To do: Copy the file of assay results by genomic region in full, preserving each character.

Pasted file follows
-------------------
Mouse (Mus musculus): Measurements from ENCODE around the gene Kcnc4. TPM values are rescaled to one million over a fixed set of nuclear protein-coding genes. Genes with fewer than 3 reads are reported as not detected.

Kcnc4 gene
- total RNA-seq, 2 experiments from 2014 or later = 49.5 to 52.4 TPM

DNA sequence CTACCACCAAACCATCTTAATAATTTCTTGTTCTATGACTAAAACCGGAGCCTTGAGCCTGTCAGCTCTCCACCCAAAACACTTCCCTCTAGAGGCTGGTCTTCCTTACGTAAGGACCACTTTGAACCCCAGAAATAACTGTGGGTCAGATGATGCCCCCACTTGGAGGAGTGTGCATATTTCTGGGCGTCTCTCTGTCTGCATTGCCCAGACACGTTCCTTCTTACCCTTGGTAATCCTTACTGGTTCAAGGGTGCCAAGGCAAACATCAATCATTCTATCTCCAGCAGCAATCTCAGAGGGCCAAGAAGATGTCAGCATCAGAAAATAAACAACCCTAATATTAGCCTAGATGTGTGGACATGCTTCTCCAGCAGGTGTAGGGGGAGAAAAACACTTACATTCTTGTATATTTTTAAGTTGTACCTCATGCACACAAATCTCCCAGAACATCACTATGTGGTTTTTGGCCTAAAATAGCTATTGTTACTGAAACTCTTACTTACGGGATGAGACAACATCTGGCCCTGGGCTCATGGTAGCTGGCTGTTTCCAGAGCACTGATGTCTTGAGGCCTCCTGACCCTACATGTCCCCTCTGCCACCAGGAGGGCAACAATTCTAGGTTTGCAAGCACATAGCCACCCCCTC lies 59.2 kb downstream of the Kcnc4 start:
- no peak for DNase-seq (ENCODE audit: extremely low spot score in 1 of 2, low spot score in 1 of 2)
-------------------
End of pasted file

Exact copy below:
Mouse (Mus musculus): Measurements from ENCODE around the gene Kcnc4. TPM values are rescaled to one million over a fixed set of nuclear protein-coding genes. Genes with fewer than 3 reads are reported as not detected.

Kcnc4 gene
- total RNA-seq, 2 experiments from 2014 or later = 49.5 to 52.4 TPM

DNA sequence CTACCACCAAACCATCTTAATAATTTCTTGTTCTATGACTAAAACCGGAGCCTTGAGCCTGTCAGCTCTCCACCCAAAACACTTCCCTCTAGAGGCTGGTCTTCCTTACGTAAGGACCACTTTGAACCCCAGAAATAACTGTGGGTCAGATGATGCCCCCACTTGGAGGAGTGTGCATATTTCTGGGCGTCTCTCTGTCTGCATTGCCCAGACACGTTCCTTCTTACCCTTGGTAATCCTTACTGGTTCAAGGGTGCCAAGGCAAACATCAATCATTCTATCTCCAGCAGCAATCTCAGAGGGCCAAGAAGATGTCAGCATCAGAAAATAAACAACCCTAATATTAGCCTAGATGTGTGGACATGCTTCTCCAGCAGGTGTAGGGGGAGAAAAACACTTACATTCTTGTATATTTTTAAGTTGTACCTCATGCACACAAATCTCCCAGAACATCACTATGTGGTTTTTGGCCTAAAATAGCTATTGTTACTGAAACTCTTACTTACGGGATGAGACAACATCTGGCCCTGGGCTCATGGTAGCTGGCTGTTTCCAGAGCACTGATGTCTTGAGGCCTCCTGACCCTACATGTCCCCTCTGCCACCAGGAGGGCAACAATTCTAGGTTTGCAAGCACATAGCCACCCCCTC lies 59.2 kb downstream of the Kcnc4 start:
- no peak for DNase-seq (ENCODE audit: extremely low spot score in 1 of 2, low spot score in 1 of 2)